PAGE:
“Come on, boys, your girls need you,” I said, lifting a young warrior to his feet. He had a nasty gash into the deep muscle of his shoulder, but it was already clotted. “What’s your name, handsome?”

“Hector, my lady,” he grunted, trying to get his feet under him. “I’m all right, help my brothers.”

He stood guard while I did so, but there wasn’t much for me to do. They were pulling themselves up, hasty bandages applied, water and wine offered. 

As they all managed to stand, I looked around the area under the tree. There had been a shrine here too, of a different sort, horned skulls and antlers scattered about and shards of amphorae in the distinct red-brown of Greek clay. I saw a smiling face holding grapes before a large cloven hoof came down on it, grinding it to dust. 

“He didn’t come for us, my lady, but you came for our does and our kids, and for that, we swear our service to you,” Hector said, and knelt down. One by one, the survivors knelt, the worst wounded bowing their heads. 

“Lady of Flames, Goddess of Hearth and Home, we are in your debt for coming to the aid of our wives and children. We are yours to command.”

The faith was palpable, and I shivered. 

“Let’s go find the rest of your pack,” I said, and led the way across the battlefield. I stopped at every satyr’s corpse and laid drachma over their eyes, praying that Charon would give them swift passage to Elysia.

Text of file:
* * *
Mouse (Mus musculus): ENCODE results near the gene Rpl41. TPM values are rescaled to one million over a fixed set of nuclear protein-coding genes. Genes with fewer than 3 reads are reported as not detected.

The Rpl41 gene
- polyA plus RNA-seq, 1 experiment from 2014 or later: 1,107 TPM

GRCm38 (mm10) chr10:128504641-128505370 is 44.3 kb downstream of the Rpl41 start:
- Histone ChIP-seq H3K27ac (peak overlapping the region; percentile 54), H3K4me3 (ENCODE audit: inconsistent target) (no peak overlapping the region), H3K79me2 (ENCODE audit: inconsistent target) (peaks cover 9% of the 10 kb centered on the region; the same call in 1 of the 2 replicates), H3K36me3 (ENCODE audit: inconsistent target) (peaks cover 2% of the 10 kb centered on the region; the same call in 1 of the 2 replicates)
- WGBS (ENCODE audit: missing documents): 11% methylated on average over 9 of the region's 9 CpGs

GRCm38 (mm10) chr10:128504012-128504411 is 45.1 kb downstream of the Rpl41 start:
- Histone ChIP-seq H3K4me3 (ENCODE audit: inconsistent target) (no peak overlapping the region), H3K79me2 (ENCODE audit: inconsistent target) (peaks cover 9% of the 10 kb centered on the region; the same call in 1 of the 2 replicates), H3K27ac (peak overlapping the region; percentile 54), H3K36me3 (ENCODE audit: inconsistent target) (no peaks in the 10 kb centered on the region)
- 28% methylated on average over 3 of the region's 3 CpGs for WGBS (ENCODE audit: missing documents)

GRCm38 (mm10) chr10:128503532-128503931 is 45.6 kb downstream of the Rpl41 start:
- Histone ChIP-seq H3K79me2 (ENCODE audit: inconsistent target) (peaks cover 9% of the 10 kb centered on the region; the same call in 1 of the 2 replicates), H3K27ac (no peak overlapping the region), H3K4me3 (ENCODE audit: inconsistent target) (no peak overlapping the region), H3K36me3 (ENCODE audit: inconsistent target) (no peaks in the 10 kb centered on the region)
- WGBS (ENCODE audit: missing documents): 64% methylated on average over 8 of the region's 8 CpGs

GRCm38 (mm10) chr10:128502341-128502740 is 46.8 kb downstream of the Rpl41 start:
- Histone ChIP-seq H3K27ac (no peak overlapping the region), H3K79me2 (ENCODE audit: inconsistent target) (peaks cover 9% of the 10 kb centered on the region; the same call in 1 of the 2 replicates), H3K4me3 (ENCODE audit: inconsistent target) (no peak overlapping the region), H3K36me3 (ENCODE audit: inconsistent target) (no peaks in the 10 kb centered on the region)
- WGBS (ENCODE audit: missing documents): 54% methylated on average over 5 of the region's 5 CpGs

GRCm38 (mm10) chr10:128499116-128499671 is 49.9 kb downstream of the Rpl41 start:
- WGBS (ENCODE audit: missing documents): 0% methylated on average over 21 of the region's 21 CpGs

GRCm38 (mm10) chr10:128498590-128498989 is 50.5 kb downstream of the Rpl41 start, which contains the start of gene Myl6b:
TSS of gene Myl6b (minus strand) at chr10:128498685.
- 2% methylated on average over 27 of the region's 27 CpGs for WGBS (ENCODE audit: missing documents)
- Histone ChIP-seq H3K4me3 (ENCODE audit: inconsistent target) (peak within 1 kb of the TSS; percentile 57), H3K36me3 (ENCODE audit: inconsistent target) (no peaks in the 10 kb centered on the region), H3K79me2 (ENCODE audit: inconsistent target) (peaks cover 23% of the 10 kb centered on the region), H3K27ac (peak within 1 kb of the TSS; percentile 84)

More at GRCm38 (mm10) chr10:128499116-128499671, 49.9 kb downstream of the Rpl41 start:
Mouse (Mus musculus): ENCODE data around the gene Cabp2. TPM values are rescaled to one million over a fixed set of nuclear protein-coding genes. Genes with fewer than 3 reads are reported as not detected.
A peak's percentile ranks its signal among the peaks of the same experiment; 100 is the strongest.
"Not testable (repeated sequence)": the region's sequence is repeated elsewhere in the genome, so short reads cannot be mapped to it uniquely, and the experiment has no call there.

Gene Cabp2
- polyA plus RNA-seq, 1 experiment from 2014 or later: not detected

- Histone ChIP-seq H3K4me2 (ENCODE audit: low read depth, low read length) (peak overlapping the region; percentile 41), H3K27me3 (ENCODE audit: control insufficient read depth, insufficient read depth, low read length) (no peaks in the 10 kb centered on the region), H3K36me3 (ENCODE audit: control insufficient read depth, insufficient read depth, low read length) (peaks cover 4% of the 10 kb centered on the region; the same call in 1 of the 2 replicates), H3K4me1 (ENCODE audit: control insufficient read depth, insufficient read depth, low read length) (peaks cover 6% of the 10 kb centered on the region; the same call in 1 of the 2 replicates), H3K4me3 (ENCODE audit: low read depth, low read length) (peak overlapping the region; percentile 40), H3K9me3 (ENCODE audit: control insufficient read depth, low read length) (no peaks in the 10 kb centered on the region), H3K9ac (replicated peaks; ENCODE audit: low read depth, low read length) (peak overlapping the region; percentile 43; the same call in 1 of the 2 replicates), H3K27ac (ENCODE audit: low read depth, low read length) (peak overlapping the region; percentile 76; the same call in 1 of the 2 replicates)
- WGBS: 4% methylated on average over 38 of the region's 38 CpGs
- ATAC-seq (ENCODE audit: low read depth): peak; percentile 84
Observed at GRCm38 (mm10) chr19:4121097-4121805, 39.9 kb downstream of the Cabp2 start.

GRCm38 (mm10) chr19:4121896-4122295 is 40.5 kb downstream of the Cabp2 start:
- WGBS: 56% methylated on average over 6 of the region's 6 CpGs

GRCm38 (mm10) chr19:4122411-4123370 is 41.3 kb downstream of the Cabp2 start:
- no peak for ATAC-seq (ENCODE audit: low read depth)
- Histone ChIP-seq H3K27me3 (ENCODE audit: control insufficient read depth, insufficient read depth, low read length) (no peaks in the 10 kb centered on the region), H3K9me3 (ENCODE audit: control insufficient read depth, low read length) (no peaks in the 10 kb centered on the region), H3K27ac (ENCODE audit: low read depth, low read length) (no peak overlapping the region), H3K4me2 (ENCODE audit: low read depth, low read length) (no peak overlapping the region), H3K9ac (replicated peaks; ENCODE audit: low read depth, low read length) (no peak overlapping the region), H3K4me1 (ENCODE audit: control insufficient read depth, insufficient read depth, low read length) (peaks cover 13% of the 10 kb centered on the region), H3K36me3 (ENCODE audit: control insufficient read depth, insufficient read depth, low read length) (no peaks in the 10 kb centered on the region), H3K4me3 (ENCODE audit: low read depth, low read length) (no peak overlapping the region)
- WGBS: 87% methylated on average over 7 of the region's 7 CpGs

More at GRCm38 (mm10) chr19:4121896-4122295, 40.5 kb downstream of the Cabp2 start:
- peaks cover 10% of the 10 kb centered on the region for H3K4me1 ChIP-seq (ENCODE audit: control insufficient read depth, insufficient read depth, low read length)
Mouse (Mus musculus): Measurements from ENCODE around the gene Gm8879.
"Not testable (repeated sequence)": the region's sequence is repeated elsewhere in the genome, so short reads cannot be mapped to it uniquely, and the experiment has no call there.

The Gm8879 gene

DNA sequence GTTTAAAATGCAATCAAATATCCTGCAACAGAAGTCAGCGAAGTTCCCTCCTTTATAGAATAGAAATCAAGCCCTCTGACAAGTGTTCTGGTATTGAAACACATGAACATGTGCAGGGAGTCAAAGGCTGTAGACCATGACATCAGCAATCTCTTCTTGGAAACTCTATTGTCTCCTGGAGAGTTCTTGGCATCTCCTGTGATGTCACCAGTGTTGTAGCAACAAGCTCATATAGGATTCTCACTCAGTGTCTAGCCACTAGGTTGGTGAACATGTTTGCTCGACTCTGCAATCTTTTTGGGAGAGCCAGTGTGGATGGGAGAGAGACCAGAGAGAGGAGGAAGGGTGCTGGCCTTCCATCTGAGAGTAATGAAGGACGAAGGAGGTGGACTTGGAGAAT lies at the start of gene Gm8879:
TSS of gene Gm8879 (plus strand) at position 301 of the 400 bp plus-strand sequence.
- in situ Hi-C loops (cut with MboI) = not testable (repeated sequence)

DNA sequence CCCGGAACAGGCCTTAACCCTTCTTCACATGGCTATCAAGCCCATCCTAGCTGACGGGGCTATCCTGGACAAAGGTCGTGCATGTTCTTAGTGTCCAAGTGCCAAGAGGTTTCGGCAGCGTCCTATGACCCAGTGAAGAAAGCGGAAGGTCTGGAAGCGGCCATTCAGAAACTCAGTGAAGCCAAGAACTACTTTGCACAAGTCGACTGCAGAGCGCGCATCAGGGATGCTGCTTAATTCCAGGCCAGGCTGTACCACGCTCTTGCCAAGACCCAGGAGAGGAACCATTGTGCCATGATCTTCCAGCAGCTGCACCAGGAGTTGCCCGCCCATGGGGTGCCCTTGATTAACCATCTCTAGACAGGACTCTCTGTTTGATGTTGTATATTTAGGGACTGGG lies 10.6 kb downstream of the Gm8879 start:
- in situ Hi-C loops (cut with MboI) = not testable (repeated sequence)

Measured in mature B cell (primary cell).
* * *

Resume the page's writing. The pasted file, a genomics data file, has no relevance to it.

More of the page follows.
Once I had gotten them on the path back to the girls, I turned and faced the stinking clearing once again, and sent my newly renewed flame to burn the satyrs’ bodies, leaving their attackers to slowly rot and be devoured by scavengers. 

I heard the happy shrieks of children and lovers being reunited behind me as the braver does came looking for their bucks. There were cries of anguish as well, and weeping, and a couple of the nymphs came to stand beside me, mute with grief. I put my arms around them and hugged gently. I will protect them, I swore to the heavens. These are my people now.

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Hestia (Georgia Moody)

Hestia (Georgia Moody)

Storyline and Continuity Manager
Hestia is written by Georgia Moody, a slightly mad culinary priestess who is currently working on an urban fantasy novel while masquerading as an insurance adjuster. She is a member of the #WritingCommunity on Twitter and occasionally works as a freelance editor when given the opportunity. Her passions include any kind of cooking, tabletop RPGs, her Satyr, and her feline overlords.
Hestia (Georgia Moody)

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4 Comments

  1. Ah, this was back in the bad old days, when Hector was still a young buck with barely a beard to his chin, not the grey-muzzled sage he is now.

    Most of you all were trying to find your own places when this happened – I think the majority of you had gone off to Rome. They left me behind, though, so that’s how I ended up so far from Olympus.